05 March 2008

Weather whirligig 3

Another spin on the Weather Whirligig. This is an occasional series where the idea here is to note extreme or unusual weather events that occur globally. As usual, inclusion here is not meant to imply some sort of direct cause-and-effect with climate change. Individual weather events cannot be attributed to climate change.

Europe has seen some unusual weather during February. The UK saw periods of icy cold interspersed with near-record high temperatures. Many spring flowers there bloomed early, only to be thwarted by the cold. Further south in Greece, Athens received a rare 10-15 cm of snow resulting in school closures and transport disruption. A strong windstorm -- so-called Hurricane Emma – roared through central Europe in early March, killing 9 people. This wasn't a tropical cyclone, rather a deep mid-latitude cyclone (<970 hPa).

Madagascar was affected by a tropical cyclone (Ivan). At least 60 have been a killed as a result of the storm. From the story (my emphasis)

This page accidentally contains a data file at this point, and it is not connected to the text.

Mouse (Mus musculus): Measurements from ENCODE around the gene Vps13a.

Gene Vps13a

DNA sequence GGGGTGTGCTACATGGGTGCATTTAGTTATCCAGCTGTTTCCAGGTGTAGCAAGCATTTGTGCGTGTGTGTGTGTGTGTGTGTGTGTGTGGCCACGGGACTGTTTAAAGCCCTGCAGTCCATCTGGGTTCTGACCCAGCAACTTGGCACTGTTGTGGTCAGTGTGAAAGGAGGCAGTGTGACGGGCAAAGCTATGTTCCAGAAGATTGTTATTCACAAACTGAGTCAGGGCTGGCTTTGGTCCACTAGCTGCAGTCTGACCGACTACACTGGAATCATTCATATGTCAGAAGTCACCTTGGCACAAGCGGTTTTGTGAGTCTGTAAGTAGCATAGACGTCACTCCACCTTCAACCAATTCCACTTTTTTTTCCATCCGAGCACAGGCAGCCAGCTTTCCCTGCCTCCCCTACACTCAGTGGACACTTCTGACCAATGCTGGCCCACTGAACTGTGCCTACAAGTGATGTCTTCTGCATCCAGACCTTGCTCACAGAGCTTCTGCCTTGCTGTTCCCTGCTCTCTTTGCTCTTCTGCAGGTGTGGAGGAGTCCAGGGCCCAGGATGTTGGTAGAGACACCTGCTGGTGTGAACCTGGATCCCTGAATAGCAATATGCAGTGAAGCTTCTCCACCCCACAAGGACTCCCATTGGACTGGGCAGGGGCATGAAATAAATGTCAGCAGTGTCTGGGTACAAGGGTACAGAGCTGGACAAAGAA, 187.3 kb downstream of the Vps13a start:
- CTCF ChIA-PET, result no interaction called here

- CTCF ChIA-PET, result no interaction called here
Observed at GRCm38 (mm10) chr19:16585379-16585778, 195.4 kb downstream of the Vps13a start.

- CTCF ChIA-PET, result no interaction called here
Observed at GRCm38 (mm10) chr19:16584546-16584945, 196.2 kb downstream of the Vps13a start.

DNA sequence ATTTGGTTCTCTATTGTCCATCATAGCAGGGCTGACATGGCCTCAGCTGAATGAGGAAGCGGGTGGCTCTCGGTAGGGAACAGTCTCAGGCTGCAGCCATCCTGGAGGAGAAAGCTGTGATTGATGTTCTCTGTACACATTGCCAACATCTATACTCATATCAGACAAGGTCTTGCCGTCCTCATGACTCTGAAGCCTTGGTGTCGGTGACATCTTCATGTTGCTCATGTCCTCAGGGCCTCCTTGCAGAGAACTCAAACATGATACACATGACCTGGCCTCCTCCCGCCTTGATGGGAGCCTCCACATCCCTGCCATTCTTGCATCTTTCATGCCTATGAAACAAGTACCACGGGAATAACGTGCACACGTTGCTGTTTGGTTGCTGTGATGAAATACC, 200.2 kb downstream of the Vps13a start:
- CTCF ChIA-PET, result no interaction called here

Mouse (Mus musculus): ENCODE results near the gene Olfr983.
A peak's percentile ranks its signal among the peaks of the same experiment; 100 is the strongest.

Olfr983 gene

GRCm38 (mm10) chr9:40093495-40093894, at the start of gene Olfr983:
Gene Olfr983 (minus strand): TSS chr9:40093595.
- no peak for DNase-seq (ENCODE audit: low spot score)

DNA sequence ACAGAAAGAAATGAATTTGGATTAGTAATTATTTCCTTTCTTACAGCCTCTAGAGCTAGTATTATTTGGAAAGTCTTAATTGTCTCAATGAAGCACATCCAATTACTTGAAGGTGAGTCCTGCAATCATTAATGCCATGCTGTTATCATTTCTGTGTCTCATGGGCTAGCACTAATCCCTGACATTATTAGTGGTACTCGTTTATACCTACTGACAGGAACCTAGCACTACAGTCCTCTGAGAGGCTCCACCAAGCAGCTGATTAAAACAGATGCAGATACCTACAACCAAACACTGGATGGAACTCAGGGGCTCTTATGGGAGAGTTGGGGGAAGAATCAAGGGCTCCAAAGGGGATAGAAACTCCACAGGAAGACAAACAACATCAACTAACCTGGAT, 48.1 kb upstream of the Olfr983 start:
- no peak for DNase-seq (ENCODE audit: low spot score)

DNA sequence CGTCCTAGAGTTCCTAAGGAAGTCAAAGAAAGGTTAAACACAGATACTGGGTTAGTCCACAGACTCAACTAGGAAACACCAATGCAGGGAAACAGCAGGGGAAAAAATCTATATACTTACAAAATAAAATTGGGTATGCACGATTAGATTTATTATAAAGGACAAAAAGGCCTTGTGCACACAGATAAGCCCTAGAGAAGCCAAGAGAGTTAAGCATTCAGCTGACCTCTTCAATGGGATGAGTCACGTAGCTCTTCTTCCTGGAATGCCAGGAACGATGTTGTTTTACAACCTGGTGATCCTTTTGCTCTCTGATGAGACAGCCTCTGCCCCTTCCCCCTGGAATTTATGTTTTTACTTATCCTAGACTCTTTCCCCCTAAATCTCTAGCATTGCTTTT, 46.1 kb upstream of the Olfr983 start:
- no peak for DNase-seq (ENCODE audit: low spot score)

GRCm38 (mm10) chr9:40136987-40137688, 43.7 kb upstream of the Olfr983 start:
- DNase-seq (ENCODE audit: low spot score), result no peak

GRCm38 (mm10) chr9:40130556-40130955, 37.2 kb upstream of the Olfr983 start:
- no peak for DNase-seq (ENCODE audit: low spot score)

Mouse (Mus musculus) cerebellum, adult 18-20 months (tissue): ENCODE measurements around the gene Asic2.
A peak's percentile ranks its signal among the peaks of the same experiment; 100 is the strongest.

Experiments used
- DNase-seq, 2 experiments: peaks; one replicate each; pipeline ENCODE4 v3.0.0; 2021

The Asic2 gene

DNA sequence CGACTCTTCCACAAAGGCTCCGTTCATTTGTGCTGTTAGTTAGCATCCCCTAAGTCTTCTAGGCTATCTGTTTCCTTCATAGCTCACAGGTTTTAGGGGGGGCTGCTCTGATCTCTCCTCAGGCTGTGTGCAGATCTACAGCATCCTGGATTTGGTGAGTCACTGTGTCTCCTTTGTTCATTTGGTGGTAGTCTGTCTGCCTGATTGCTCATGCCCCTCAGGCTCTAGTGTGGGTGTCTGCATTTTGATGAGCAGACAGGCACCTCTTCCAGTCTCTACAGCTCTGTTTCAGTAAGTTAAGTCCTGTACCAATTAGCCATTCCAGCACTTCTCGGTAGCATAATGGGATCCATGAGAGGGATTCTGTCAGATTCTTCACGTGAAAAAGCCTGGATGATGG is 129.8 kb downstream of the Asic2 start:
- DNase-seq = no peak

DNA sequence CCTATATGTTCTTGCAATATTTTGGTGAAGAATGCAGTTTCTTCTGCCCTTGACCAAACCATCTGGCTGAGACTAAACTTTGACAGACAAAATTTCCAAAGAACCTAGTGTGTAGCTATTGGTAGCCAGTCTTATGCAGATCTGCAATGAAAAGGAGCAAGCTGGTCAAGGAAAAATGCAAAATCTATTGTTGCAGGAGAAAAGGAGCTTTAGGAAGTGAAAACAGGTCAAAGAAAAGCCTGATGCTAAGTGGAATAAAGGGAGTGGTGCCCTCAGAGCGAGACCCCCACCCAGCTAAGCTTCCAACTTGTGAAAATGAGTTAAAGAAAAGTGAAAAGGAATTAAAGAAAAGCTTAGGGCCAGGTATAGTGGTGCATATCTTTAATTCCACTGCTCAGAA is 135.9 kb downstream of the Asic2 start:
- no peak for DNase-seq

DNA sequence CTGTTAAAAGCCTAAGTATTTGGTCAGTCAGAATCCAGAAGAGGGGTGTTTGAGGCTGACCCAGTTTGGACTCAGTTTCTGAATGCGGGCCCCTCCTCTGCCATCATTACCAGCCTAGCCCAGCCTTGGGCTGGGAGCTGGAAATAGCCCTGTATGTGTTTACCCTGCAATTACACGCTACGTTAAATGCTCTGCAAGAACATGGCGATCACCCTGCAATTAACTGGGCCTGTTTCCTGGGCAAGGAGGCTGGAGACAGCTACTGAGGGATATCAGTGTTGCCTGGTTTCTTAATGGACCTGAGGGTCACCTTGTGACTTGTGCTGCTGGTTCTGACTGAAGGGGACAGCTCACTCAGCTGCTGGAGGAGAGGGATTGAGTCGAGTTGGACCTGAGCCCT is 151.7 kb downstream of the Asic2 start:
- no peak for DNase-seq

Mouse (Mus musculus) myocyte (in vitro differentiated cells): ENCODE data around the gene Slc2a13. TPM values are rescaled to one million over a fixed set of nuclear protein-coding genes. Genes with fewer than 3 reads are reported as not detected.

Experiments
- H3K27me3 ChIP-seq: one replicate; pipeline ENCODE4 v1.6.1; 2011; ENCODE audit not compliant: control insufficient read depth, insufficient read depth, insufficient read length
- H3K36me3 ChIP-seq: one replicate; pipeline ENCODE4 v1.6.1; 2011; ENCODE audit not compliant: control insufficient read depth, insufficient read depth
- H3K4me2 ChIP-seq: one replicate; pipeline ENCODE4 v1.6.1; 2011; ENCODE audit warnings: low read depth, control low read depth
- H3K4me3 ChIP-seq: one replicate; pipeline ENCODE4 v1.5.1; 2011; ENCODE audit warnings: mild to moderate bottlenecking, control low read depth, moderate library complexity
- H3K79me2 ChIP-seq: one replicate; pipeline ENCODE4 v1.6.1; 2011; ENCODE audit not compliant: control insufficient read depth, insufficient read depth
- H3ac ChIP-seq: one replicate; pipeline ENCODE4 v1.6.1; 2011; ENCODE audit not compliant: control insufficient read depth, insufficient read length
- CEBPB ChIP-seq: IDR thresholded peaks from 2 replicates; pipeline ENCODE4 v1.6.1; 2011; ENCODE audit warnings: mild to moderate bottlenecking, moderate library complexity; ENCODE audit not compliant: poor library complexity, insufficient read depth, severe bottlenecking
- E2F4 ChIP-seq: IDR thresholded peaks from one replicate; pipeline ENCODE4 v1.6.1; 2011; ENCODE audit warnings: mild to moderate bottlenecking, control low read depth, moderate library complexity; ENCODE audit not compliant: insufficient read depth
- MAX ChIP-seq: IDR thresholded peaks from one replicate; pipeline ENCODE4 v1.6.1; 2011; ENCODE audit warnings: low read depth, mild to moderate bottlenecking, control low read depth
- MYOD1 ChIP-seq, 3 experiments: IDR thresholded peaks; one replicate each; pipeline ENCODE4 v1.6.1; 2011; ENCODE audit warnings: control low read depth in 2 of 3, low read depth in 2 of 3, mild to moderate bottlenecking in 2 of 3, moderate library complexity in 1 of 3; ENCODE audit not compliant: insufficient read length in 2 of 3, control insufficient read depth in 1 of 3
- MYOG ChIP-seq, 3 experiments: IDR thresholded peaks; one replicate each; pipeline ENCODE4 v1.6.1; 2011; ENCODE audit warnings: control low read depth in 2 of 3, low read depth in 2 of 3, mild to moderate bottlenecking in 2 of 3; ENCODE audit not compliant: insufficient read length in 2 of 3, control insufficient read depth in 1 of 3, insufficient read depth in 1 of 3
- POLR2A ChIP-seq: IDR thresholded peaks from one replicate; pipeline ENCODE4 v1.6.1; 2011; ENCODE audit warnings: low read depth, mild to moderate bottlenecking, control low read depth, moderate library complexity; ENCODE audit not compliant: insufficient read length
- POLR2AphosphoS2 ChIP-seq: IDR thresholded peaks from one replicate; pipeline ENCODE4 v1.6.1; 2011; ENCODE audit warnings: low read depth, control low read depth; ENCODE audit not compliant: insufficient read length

Ivan, one of the biggest cyclones ever to hit Madagascar, was packing winds that topped 125 mph (200 kph) when it swept onto the giant Indian Ocean island's east coast early last week.

In a particularly strange event, torrential rain and floods have left 16 dead in Peru. This has apparently been ongoing since January. Here is the strange part:

The La Nina weather phenomenon, characterized by cooler than normal sea-surface temperatures in the Pacific Ocean, has been blamed for exacerbating rainy seasons in the Andes region this year.

This is nearly unprecedented. Rainy weather over South America is expected during the El Nino phase. La Nina brings cooler than normal sea temperatures to the Eastern Pacific. Something unexpected is certainly going on. Ocean temperatures have only recently returned to normal in the region as the La Nina begins to decay

Finally, several anomalous wildfires have been noted around the globe.


Image: Spiegel Online International

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